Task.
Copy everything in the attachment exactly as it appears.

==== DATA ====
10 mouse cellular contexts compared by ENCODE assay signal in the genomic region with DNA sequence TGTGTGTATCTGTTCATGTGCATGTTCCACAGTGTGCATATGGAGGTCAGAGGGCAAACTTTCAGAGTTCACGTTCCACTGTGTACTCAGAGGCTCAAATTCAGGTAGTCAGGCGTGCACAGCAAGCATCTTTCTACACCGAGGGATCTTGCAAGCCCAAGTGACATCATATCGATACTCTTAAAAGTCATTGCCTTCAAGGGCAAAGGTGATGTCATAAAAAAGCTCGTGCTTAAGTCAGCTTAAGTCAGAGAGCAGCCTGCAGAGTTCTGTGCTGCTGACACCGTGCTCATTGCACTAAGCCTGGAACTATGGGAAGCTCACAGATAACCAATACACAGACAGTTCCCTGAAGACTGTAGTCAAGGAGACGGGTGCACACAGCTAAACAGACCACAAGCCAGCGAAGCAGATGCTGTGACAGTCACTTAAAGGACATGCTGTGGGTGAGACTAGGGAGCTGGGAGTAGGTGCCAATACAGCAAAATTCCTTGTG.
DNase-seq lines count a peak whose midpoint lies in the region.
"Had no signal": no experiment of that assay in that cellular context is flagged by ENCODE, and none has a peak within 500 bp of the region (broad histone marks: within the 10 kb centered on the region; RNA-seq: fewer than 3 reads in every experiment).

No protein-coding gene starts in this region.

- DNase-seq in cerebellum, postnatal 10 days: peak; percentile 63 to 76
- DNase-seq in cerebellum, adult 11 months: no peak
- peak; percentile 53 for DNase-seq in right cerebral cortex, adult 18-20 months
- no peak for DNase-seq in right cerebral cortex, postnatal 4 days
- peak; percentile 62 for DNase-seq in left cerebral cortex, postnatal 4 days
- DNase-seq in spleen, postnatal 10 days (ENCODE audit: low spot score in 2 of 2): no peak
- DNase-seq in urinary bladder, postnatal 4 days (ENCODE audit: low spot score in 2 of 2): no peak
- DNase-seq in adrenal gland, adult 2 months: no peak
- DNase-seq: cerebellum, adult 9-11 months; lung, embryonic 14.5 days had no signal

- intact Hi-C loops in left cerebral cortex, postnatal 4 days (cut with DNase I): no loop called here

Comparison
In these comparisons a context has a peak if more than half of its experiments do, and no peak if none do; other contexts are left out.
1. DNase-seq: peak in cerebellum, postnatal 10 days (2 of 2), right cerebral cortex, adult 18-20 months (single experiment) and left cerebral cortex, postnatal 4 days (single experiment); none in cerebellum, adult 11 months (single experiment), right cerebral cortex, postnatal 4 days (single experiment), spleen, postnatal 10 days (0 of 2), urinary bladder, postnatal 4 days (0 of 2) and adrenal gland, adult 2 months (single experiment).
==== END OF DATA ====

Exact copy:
10 mouse cellular contexts compared by ENCODE assay signal in the genomic region with DNA sequence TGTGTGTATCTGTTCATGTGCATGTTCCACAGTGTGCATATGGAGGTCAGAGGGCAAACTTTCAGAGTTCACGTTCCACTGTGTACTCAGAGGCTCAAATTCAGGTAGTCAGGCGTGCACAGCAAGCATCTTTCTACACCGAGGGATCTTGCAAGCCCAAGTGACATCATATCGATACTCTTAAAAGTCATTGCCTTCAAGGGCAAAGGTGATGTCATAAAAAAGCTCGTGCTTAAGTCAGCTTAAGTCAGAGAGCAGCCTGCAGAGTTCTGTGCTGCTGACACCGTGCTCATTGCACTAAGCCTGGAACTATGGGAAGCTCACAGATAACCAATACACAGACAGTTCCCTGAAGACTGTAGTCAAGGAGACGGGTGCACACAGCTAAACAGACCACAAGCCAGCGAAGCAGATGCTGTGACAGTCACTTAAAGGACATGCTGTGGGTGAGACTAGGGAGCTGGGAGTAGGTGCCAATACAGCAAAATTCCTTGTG.
DNase-seq lines count a peak whose midpoint lies in the region.
"Had no signal": no experiment of that assay in that cellular context is flagged by ENCODE, and none has a peak within 500 bp of the region (broad histone marks: within the 10 kb centered on the region; RNA-seq: fewer than 3 reads in every experiment).

No protein-coding gene starts in this region.

- DNase-seq in cerebellum, postnatal 10 days: peak; percentile 63 to 76
- DNase-seq in cerebellum, adult 11 months: no peak
- peak; percentile 53 for DNase-seq in right cerebral cortex, adult 18-20 months
- no peak for DNase-seq in right cerebral cortex, postnatal 4 days
- peak; percentile 62 for DNase-seq in left cerebral cortex, postnatal 4 days
- DNase-seq in spleen, postnatal 10 days (ENCODE audit: low spot score in 2 of 2): no peak
- DNase-seq in urinary bladder, postnatal 4 days (ENCODE audit: low spot score in 2 of 2): no peak
- DNase-seq in adrenal gland, adult 2 months: no peak
- DNase-seq: cerebellum, adult 9-11 months; lung, embryonic 14.5 days had no signal

- intact Hi-C loops in left cerebral cortex, postnatal 4 days (cut with DNase I): no loop called here

Comparison
In these comparisons a context has a peak if more than half of its experiments do, and no peak if none do; other contexts are left out.
1. DNase-seq: peak in cerebellum, postnatal 10 days (2 of 2), right cerebral cortex, adult 18-20 months (single experiment) and left cerebral cortex, postnatal 4 days (single experiment); none in cerebellum, adult 11 months (single experiment), right cerebral cortex, postnatal 4 days (single experiment), spleen, postnatal 10 days (0 of 2), urinary bladder, postnatal 4 days (0 of 2) and adrenal gland, adult 2 months (single experiment).